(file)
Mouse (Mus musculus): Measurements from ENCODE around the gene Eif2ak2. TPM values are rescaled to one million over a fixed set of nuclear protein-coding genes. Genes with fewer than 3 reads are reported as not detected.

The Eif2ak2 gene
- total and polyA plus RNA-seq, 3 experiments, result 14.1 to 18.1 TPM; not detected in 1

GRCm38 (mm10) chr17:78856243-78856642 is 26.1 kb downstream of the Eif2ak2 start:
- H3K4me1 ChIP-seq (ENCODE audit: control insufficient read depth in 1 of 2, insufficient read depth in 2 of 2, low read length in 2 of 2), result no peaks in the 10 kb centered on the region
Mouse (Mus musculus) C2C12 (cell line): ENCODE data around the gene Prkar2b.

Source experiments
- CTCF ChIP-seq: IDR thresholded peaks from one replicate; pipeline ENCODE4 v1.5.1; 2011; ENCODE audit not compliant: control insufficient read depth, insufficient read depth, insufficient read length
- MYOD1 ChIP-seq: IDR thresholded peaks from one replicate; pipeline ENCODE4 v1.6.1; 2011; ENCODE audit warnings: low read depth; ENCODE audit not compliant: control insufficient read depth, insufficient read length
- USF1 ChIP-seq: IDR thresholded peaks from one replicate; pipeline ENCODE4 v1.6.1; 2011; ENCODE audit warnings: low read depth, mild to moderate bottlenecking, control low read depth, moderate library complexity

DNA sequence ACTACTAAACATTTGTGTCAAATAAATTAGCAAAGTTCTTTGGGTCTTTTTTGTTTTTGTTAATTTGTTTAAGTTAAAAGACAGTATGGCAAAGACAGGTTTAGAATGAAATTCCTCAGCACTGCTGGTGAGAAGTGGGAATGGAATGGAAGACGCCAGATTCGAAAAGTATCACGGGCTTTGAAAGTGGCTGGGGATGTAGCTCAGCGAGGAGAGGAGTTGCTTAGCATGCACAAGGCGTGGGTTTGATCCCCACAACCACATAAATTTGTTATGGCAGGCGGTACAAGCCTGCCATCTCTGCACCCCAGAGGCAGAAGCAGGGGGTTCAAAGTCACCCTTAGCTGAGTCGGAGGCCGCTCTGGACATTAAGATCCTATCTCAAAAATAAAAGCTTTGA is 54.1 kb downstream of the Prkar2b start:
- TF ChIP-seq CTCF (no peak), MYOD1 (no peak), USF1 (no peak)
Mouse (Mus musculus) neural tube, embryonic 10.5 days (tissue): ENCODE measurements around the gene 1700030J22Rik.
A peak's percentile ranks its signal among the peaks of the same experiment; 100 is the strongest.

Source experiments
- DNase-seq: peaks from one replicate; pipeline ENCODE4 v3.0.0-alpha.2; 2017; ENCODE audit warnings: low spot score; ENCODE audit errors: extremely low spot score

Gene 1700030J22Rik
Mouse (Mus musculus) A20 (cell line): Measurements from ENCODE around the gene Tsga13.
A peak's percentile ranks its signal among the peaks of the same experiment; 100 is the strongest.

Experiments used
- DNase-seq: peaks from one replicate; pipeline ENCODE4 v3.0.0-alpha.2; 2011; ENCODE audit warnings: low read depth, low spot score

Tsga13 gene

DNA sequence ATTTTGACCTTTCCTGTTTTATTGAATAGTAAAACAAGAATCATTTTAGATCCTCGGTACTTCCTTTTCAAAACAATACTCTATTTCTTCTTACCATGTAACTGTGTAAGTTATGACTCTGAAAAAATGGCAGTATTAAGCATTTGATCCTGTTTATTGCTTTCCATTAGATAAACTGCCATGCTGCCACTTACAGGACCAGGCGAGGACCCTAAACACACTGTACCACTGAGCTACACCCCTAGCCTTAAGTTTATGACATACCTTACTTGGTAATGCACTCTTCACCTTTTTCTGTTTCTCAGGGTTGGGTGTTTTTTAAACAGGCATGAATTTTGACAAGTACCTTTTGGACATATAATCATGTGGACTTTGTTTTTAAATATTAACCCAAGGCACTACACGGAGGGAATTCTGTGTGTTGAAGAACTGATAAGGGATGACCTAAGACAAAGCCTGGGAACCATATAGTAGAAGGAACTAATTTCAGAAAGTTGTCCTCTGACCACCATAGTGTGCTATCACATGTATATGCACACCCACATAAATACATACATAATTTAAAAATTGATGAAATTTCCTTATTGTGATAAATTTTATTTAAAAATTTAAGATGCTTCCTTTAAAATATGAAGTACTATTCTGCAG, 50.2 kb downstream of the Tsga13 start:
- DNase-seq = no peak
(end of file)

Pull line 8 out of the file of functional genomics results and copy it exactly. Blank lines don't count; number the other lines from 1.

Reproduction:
- CTCF ChIP-seq: IDR thresholded peaks from one replicate; pipeline ENCODE4 v1.5.1; 2011; ENCODE audit not compliant: control insufficient read depth, insufficient read depth, insufficient read length